It was one of several milestones set out in February’s Elective Recovery Plan – a blueprint for clearing a treatment backlog that has grown to record levels. Unpublished data shows that of 140 hospital trusts in England, 33 have already eliminated 104-week waits and almost 40 have fewer than 10 patients waiting that long. Nationally, the number of people waiting more than two years had dropped by 33 percent in the past two months. It stood at 14,975 in the week ending April 3, down from 22,311 in the week to February 6.
Sir James Mackey, the NHS England and NHS Improvement elective recovery adviser, said: “Staff have successfully begun to reduce the longest waits for care, which ultimately means people who have been in need for longest, are now getting the care they need.”
The NHS waiting list for non-urgent care grew to a record 6.2 million at the end of February, including just under 300,000 patients who had been waiting more than a year.
Health Secretary Sajid Javid has said the overall backlog, which includes procedures such as hip and knee replacements, may not begin to fall until March 2024.
Short-term ambitions have focused on tackling the longest waits. Another target is to eliminate one-year waits by March 2025.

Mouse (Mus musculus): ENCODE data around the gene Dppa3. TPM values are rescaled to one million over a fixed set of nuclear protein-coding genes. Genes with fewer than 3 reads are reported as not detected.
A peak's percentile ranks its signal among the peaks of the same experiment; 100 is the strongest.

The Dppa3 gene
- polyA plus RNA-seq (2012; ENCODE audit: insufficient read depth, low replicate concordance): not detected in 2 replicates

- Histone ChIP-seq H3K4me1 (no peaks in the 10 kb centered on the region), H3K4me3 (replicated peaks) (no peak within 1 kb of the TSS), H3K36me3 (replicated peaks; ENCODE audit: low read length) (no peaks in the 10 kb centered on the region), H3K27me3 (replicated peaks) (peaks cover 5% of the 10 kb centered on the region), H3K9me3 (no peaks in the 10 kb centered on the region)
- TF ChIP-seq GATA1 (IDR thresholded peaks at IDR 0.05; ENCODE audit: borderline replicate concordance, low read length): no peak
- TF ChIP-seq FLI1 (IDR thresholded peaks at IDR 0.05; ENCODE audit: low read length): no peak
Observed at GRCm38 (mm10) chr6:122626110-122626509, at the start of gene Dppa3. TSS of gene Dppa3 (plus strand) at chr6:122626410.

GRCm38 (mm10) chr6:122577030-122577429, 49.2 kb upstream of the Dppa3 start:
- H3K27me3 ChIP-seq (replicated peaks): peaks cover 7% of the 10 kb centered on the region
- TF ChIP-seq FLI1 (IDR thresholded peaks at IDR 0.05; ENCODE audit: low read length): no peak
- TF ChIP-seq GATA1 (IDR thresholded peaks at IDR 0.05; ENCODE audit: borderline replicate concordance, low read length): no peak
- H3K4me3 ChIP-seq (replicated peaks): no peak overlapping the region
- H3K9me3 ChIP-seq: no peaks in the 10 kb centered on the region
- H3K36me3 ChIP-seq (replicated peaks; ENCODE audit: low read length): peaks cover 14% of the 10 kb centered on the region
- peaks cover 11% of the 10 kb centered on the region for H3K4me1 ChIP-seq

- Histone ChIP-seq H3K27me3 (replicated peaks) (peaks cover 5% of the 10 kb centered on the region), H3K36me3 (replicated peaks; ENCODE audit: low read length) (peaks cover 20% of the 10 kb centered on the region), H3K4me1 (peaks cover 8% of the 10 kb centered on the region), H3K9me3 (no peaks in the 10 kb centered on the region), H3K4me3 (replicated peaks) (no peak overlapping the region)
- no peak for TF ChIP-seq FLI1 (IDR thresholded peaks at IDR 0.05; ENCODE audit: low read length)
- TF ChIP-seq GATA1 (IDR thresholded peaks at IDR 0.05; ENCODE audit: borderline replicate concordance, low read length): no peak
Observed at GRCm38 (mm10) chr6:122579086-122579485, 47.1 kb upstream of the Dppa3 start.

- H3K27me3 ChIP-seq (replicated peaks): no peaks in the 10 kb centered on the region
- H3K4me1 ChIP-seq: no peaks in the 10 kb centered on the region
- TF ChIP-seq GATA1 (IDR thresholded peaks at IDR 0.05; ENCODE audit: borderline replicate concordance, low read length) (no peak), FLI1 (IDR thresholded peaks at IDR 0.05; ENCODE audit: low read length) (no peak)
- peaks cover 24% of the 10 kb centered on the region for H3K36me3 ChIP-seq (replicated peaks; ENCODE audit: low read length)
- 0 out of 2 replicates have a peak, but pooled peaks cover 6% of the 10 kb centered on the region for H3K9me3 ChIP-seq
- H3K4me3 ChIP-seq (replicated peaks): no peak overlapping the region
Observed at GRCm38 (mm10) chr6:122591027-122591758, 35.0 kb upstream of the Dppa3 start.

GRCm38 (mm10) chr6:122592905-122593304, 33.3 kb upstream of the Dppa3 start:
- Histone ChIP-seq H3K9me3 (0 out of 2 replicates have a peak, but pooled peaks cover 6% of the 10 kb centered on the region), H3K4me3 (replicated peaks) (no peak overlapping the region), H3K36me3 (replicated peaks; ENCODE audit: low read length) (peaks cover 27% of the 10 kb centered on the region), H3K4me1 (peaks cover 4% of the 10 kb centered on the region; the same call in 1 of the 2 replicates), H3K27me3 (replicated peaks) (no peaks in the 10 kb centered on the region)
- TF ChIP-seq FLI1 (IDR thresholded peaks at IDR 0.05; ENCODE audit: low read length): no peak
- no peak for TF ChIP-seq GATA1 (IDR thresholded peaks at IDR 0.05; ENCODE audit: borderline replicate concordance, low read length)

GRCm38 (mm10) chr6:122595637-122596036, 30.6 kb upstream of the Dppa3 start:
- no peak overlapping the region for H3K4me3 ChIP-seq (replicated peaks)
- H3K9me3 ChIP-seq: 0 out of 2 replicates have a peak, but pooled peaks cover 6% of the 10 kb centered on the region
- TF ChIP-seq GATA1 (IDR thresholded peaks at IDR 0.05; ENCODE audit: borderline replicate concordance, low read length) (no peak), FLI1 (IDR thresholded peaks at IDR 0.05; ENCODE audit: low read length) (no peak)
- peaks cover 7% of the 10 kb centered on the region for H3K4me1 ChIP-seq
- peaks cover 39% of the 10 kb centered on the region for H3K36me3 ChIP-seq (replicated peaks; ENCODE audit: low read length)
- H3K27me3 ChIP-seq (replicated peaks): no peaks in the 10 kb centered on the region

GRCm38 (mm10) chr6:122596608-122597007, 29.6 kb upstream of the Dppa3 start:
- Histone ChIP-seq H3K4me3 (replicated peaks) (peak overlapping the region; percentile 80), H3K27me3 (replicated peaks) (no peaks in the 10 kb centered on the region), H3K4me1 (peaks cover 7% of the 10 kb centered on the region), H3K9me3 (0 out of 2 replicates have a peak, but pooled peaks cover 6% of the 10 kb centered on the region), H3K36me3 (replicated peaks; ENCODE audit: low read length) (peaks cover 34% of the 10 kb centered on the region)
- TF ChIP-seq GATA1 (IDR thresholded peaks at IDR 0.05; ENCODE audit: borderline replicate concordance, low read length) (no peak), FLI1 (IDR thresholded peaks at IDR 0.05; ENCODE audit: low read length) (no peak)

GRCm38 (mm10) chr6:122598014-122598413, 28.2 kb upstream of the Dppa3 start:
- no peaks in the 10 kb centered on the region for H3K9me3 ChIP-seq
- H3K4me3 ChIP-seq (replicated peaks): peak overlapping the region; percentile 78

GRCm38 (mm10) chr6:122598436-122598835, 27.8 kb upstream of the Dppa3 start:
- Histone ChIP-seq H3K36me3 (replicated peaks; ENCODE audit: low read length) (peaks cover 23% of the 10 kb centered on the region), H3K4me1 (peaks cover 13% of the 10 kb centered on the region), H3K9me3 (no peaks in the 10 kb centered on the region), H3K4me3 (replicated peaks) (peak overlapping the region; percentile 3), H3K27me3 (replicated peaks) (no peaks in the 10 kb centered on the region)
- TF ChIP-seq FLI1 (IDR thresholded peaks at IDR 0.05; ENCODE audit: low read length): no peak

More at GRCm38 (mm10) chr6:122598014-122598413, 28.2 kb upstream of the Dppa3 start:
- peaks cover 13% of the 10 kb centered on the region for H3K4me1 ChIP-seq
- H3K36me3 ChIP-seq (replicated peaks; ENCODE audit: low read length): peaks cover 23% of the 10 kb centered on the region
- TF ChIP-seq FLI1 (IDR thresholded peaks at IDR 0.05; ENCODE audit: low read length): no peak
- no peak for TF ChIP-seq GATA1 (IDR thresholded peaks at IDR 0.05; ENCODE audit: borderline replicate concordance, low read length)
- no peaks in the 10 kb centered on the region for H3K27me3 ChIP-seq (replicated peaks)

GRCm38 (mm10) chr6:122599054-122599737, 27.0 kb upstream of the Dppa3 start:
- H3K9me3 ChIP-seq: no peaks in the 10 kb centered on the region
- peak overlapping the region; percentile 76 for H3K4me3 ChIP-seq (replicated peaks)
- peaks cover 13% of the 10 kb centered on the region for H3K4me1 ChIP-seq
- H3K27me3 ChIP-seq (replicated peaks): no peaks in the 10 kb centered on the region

University Hospitals Birmingham (UHB) NHS Foundation Trust is among those making the best progress.
It has slashed the number of patients waiting more than two years for planned treatment by 58 percent, from 2,084 to 875.
Sir James said: “There is a long and tough road ahead for the NHS to recover from Covid…but these latest numbers demonstrate clearly that the NHS is making the best possible use of the additional investment provided to us, starting with those in greatest need.
“As we have said throughout the pandemic, it is vitally important that anybody who has health needs continues to come forward.”
Professor Neil Mortensen, president of the Royal College of Surgeons of England said surgeons were “working like Trojans to consign these very long waits to history”.
He added: “Many hospitals are struggling, with long waits in emergency departments, staff vacancies and patients getting Covid and having to cancel their operation.
“Two-year waits are the first, important, step on the road to recovery, but it’s going to be a long journey.
“The NHS hopes to eliminate two-year waits by the summer, but then we will turn to those patients – almost 300,000 currently – who have been waiting over a year.”
The NHS is aiming to boost elective activity by around 30 percent in the next three years, compared with pre-pandemic levels. However, it faced criticism this week for plans to include “advice and guidance” offered by GPs, with the support of a hospital specialist, in counts of elective activity.
Guidance suggested such cases could be included without a patient ever visiting a hospital. An NHS source said: “Advice and Guidance is designed to support patients and GPs – it can help to speed up diagnosis and treatment as well as enable patients to receive the care they need closer to home.”